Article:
Shocked, Kateri asked before either man could respond, "Does that mean if you decided to court me, you'd treat me improperly?"

    Lord Waverly favored her with a roguish grin, and replied with a twinkle, "My dear, if I were to fall for you, I'm certain I would find it exceedingly difficult to behave with full propriety. Why I might, for example, rush to your side immediately upon my arrival at any event I found you attending."

    Kateri felt her cheeks heating, and glanced up at Sir Blackwell contritely. "I'm so sorry," she said again.

    Sir Blackwell tried not to laugh.

    Bernie told the Marques, "I suppose it will serve, your word on it?"

    "You have my word," replied Lord Waverly.

    Mr. Revell pushed forward and asked Kateri if she had room for a dance on her card. She regarded him doubtfully, "I don't have a card, I hope it wasn't something I was supposed to bring with me?"

    Sir Blackwell reassured her, "No doubt that is why your grandmama sought out our hostess, it is something you receive at the door, generally."

    Kateri looked up at him anxiously. "As we arrived late, I hope I will still be allowed to dance."

    Lord Waverly said with amusement, "I have always felt it unfair that the ladies carry cards with each dance and partner noted, but the gentleman are expected to remember whom they've promised to dance with and when."

    "If it's allowable then, perhaps if I just remember it Mr. Revell?" Kateri said shyly.

    Mr. Revell proposed that he have the fifth dance of the evening, but Sir Blackwell interrupted and reminded Simon that the fifth was the supper dance, and no doubt Kateri's uncle would take that one. Kateri was doubtful that her uncle would dance, but reluctant to correct Sir Blackwell. So Mr. Revell changed his choice to the third dance and elbowed Bernie, who glared at him, but offered that if she would like, he wouldn't be too troubled to take the fourth.

    Kateri accepted this slightly reluctant offer with a curtsey.

    "Perhaps I might take the fifth dance after supper," suggested the Marques with a grin. Kateri accepted this also, after a glance up at Sir Blackwell, who frowned but made no objection.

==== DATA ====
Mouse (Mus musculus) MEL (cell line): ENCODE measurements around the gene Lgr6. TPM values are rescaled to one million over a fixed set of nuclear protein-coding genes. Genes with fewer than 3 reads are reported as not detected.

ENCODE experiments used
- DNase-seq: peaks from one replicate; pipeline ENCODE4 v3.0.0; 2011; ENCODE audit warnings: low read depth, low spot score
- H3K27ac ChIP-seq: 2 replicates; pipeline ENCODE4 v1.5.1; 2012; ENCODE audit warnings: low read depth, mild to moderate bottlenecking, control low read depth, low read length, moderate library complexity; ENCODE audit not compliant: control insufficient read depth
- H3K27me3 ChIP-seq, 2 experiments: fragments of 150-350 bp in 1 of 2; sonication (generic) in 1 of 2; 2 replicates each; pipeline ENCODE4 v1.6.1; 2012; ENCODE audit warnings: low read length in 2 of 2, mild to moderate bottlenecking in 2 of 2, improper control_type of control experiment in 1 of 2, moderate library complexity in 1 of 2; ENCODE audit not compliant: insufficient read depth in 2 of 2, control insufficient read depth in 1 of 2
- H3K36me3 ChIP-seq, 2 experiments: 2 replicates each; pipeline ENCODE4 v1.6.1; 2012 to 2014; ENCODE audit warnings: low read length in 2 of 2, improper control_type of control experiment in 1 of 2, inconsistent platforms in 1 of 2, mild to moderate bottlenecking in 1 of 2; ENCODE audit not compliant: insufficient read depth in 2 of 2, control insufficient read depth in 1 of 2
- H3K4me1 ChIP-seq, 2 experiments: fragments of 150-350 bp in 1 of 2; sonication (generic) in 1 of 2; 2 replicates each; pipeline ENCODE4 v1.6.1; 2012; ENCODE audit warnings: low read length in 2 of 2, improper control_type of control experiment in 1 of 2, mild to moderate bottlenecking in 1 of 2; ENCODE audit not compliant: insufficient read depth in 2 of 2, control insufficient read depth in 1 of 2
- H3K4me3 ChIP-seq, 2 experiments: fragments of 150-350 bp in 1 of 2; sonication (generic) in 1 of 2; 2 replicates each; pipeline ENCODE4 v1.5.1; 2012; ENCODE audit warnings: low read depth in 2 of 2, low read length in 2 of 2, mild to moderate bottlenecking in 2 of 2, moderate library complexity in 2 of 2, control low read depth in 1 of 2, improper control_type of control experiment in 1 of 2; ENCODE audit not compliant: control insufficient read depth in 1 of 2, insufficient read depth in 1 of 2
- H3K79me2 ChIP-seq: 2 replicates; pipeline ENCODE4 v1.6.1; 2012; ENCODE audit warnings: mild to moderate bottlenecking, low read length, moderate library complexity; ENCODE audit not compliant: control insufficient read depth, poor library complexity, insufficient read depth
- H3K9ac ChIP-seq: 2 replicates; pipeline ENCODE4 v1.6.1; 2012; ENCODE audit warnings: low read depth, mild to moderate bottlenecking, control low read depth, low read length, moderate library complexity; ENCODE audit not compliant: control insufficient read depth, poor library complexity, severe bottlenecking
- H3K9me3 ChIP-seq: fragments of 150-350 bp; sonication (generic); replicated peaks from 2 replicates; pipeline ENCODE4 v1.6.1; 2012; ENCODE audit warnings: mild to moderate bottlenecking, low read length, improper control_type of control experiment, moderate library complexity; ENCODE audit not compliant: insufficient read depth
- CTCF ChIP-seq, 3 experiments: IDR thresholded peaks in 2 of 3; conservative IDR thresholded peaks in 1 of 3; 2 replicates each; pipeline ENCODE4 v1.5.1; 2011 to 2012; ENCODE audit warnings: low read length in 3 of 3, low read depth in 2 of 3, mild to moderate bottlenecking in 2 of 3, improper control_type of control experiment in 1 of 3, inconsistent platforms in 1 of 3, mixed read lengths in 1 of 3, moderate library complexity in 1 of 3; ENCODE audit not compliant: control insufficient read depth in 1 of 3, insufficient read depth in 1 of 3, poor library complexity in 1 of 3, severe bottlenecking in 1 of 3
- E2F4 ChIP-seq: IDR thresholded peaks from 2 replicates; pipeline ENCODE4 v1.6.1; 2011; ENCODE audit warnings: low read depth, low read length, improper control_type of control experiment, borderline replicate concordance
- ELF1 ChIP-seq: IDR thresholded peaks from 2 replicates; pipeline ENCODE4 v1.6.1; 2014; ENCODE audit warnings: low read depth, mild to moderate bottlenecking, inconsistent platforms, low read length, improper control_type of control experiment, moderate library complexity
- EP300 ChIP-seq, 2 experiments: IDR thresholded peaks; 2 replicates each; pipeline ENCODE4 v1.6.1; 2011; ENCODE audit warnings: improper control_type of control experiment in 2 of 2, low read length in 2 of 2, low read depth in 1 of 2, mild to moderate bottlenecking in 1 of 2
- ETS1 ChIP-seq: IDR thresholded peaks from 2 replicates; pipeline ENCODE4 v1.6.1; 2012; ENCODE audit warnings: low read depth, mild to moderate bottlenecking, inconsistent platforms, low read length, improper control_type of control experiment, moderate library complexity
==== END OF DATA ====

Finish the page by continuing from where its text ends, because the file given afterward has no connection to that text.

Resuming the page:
"Why were you late," inquired Sir Blackwell, "and why did your uncle not travel with you?"

    "He was going to," said Kateri, "and that's why we came late. He came to Grandmama's to travel with us, but there was a mistake and they sent us the gig instead of a chaise. And after some time spent consulting with the driver, he sent us ahead in the gig, saying he would grab a cab and meet us here." She stopped speaking and waved to someone. "Oh, there is Sam!" she exclaimed happily.

    Sir Blackwell frowned down at her and asked disapprovingly, "Sam?"

    "Miss Samantha Amberley," replied Kateri cheerfully. Sir Blackwell relaxed slightly and Kateri continued, "The girl in cream and white there, she's standing with her mamma and her brother Robbie."

    "Then that seems an excellent place for me to deliver you to," said Sir Blackwell suddenly.

    Kateri gazed up at him in confusion, but he drew her away from his friends and across the room toward Sam without explaining.

    When they were close, Sir Blackwell bowed to Sam's mother and asked, "May I leave Miss Norwen here with her friend until her grandmama comes to retrieve her Lady Amberley?"

    Lady Amberley curiously allowed that it would be fine. She was somewhat acquainted with Sir Blackwell through his sister's parties.

    Then Sir Blackwell bowed to Miss Amberley and asked if she had a dance free after supper, Sam replied shyly that she did, and Sir Blackwell wrote his name in for the second dance, frowning a little at the mostly empty card, but making no comment. He then took his leave of them and returned to his friends.

    Kateri gazed after him a little forlornly, for he hadn't offered to dance with her. "How are you acquainted with Sir Blackwell?" asked Lady Amberley of Kateri.

    "I accompanied grandmama to a card party and it was held at his house," explained Kateri. As Lady Amberley was already aware of that circumstance it hadn't been quite the answer she was looking for, but she simply nodded.